Most women (69.8% of the total sample) attended at least once outpatient facilities of a gynaecologist during the year preceding the interview. Participation in cancer screening was reported by 77.7% of women (life time prevalence). Approximately 43% of women reported gynaecological or obstetrical procedures. Uterine surgery was the most common type of surgery performed. Approximately 6% of women reported a hysterectomy with additional procedures involving at least one other pelvic organ, i.e. ovary and or salpinx and 4.3% women stated a hysterectomy without procedures involving ovary and/or salpinx. The highest prevalence for hysterectomy was found in women above ≥50 years. Surgery of the breast due to cancer was reported by 0.9% and sterilisation by 5.6% of participants. Two thirds of women stated ever use of OC. The prevalence of use was higher among women <50 years compared to older women. Among ever-user of OC, the median duration of use was 9 years. Of the total sample, 44.6% of women reported to be menopausal. The median age of natural menopause was 50 years. Ever use of MHT was reported by 28.2% of woman above 40 years.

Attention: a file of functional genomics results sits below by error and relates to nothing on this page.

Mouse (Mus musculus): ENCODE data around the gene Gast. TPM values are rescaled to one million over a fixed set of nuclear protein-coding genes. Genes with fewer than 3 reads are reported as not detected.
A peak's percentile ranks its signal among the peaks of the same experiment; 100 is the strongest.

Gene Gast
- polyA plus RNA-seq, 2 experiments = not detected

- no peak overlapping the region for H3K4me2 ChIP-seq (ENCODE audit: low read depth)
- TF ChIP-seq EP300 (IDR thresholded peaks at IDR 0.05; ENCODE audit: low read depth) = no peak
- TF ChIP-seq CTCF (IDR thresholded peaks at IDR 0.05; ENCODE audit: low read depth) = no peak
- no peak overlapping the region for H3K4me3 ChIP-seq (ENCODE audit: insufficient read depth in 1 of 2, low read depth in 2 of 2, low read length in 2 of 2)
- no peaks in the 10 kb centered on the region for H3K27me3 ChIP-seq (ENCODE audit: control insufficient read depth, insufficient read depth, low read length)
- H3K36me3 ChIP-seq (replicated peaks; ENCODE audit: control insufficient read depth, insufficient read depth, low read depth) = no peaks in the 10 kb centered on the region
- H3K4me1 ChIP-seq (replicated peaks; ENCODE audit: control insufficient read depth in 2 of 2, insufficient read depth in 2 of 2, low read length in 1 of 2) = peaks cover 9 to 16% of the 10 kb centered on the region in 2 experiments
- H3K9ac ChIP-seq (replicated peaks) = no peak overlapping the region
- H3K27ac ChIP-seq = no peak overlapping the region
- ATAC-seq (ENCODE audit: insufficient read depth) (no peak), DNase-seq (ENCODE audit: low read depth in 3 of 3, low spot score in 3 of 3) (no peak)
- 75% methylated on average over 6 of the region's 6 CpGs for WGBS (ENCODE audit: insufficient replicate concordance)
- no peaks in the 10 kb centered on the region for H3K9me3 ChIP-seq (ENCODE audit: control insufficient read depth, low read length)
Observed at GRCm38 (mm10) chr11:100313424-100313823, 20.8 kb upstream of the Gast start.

Considerable use of gynaecological services and hormone therapy, OC and MHT alike, is one of the characteristics of this population-based sample of women aged 20-79 years. One major finding of the study is the degree of considerable utilization of gynaecological services (antenatal care not included) across a wide range in this region. In Germany, the main care providers for both cervical cancer screening and therapy with both OC and MHT are gynaecologists [3]. Although we found that acceptance of cervical cancer screening decreased with age; the prevalence of this service (>70%) appeared to exceed the national average [4]. Women had an almost risk of 50% to undergo gynaecological surgical procedures, including breast and obstetrical surgery. We are not aware of any other published population-based data of the prevalence of specified gynaecological procedures including hysterectomy in Germany. A second major finding is the wide use of OC by women in the present study. Data from a National Health Survey 1998 demonstrate that OC are by far the most frequent medication in women, in particular in the former German Democratic Republic [5]. Available data from the MONICA project demonstrate that prevalences of use of OC in the former German Democratic Republic are the highest within this study in 20 countries [6]. Our data appear to be in line with these studies. The third major finding is the extensive use of MHT by women. Our figures are comparable to the German study centres of EPIC [7] and other large population-based studies in the UK, Sweden or Norway [8], [9], [10] as well as to estimates from prescription databases in the US suggesting that 33% of American women aged 50-74 years are ever users of MHT [11]. Duration of use of MHT is remarkable as a substantial number of women above the age of 60 years use MHT. In our study, median duration of use was 5 years, in women with previous OC exposure 9 years. These figures are similar to data of a representative survey conducted in Bremen [12].